PT: We wanted to push the envelope for what a reading experience can be on the iPad. Almost every iPad application currently available tries to replicate a physical publication. Most iPad magazines are formatted almost exactly like their print counterparts, and inherit many traits from what I call their Analog Heritage. They have a long history of expectations to fill, and advertisers to support, and so they are designed in a way to make their readers and advertisers the most comfortable. However the iPad is not printed paper, and I think that designers have so many opportunities to show new ways that it can be used, in ways that exceed the usefulness of a printed page. That is the challenge.
DD: The question I believe is on everybody’s head. The Atlantic Magazine posted a article stating that every magazine publisher should learn from your application. Are you planning on realizing a iPad publishing tool, based on Biblion, that allows other publishers to use the developed UI?
PT: We have had lots of inquiries, so who knows? I can tell you that we have already been talking with NYPL about the next issue of Biblion, and that its success has really brought a lot of attention to the NYPL.
DD: Regarding the editorial iPad applications panorama, what are the examples that inspire you?
PT: Eureka, the Times magazine is a great publication, both in terns of content and form. They are one of the few apps that use rotation for different purposes, like Biblion does. Our Choice by Al Gore is also a great publication, almost in that they took the completely opposite approach from Biblion. While Biblion strives to be multilinear and to show many different entry points, Our Choice is hyper-linear, every piece of content is laid out in an iMovie like timeline. But it is executed with Apple-like precision.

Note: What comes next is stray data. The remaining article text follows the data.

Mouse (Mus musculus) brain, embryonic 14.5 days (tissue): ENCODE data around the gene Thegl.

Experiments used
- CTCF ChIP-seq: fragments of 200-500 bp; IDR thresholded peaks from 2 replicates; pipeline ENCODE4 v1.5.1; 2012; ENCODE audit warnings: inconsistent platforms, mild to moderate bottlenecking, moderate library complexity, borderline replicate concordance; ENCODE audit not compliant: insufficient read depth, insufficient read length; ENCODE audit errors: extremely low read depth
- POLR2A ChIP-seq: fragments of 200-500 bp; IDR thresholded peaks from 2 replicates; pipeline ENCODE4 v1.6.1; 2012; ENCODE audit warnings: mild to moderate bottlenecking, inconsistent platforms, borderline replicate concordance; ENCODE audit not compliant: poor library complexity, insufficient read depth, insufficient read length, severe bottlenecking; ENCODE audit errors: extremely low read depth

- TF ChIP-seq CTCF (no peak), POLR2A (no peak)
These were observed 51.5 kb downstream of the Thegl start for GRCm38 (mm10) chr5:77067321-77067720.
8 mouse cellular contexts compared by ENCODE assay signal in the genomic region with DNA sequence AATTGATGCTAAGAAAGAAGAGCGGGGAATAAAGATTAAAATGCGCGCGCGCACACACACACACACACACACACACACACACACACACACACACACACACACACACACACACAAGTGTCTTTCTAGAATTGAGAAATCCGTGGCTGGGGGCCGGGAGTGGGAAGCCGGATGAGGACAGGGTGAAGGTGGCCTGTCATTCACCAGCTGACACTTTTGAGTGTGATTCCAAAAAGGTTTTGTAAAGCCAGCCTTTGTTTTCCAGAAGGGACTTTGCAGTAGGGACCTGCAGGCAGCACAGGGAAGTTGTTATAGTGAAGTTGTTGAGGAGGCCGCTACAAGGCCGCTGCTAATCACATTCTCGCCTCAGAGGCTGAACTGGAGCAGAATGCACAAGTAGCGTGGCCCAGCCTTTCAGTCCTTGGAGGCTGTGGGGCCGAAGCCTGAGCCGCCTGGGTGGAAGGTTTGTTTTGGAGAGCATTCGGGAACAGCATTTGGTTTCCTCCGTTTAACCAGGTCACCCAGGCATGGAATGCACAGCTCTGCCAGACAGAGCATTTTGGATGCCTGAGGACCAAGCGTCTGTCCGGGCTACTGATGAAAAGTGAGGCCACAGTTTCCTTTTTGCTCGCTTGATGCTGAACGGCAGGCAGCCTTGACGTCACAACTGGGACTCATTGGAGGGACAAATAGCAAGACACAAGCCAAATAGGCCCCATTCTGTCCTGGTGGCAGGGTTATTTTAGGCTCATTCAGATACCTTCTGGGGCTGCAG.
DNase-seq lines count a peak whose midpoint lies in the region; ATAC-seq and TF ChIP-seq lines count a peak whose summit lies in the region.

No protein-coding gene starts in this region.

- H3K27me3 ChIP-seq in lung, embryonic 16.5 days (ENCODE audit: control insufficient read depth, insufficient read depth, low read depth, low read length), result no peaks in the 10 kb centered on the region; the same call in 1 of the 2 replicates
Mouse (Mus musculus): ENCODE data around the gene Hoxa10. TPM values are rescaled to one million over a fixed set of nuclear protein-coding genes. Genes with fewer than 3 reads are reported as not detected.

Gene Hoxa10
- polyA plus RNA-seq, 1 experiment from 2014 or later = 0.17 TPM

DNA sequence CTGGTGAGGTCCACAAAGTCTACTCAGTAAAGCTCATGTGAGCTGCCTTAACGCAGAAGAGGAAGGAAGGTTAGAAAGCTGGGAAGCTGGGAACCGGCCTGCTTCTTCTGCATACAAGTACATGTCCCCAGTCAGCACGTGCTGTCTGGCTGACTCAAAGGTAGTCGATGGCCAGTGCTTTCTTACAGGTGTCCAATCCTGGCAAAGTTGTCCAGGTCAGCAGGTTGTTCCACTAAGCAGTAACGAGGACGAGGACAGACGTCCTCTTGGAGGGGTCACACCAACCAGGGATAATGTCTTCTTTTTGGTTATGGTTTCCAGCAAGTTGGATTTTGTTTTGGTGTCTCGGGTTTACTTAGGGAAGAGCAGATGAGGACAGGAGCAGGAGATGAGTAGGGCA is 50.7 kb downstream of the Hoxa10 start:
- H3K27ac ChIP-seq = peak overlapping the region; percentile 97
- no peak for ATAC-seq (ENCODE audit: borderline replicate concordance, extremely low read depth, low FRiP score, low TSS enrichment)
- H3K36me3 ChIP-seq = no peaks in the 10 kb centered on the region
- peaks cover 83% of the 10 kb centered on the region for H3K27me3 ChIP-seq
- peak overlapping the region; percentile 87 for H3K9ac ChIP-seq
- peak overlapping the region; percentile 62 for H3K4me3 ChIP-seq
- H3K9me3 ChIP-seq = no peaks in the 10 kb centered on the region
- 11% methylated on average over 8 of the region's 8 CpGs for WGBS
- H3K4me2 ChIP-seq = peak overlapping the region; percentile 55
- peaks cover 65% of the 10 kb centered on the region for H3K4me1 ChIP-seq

DD: It is my belief that the iPad app platform is lacking the presence of more indie publishers. What are your thoughts on this?
PT: I agree. I hope that more indie publishers will take the leap into the iPad, they may be surprised by the audiences they find.
DD: What is your advise for readers that want to try publishing on the iPad?
PT: Right now, there are not too many publishing platforms, per se, so to try publishing you really need to find an independent designer and developer who you can work with to create an app. The iOS platform is still very technical, so you need someone you can trust to express your vision in an interactive way.
DD: Thank you so much guys! Congratulations on the amazing work on Biblion. Any last thoughts you want to share with us?
PT: Thanks for the thoughtful questions. Biblion had over 100,000 downloads in the first three weeks, and still growing everyday. We would love for your readers to help get the application onto as many iPads as we can! The best part is that it is amazingly, totally free. So spread the word, and if you like what you see and want to see more, donate to the NYPL using the link in the app. That will allow us to do even more in the next edition.